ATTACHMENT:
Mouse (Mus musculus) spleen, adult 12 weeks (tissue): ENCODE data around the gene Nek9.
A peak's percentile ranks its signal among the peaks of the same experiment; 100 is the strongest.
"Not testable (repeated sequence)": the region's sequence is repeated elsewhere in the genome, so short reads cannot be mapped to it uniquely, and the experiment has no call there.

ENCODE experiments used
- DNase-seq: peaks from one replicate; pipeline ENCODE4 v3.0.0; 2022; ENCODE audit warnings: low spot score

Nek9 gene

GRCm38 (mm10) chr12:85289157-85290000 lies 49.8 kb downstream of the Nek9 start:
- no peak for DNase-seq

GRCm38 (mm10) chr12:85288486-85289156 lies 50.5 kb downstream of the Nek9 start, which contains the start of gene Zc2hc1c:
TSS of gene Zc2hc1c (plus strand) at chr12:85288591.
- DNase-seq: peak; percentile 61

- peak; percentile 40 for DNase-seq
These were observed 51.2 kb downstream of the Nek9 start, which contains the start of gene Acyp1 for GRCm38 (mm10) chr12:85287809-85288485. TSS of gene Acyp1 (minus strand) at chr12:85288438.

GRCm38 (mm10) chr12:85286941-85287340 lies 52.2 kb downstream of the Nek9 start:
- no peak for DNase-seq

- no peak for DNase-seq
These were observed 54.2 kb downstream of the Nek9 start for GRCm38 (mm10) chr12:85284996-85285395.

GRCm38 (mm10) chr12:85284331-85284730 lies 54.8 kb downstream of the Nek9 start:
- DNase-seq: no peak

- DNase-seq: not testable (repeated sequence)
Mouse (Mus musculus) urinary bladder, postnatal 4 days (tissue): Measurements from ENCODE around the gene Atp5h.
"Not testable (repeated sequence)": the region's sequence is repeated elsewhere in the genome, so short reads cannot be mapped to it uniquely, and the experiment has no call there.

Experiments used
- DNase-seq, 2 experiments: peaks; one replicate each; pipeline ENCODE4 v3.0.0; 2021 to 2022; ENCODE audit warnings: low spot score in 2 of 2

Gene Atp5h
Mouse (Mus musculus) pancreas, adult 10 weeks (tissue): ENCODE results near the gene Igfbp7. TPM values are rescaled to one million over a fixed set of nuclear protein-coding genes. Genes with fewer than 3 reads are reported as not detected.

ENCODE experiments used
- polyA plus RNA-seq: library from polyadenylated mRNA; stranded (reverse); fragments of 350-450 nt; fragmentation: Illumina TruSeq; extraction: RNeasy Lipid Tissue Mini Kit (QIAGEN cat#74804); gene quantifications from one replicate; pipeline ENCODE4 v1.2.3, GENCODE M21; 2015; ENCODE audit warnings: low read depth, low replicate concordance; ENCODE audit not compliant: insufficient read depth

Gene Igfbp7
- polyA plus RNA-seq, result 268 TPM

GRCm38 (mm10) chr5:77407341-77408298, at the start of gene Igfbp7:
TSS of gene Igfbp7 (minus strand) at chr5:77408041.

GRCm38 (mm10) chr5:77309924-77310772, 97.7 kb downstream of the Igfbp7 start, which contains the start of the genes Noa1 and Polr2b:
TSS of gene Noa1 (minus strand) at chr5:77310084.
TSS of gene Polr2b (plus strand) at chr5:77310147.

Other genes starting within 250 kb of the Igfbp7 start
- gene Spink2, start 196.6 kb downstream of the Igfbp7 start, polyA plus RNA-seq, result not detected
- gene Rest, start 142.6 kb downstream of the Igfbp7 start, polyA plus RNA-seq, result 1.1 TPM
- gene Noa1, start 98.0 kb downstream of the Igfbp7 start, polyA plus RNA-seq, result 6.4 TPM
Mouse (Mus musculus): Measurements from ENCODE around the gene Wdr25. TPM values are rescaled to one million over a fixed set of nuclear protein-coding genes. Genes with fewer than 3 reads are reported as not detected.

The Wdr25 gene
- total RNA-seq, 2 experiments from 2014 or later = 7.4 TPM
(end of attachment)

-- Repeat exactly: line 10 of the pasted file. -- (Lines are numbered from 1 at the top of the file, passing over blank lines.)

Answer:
TSS of gene Zc2hc1c (plus strand) at chr12:85288591.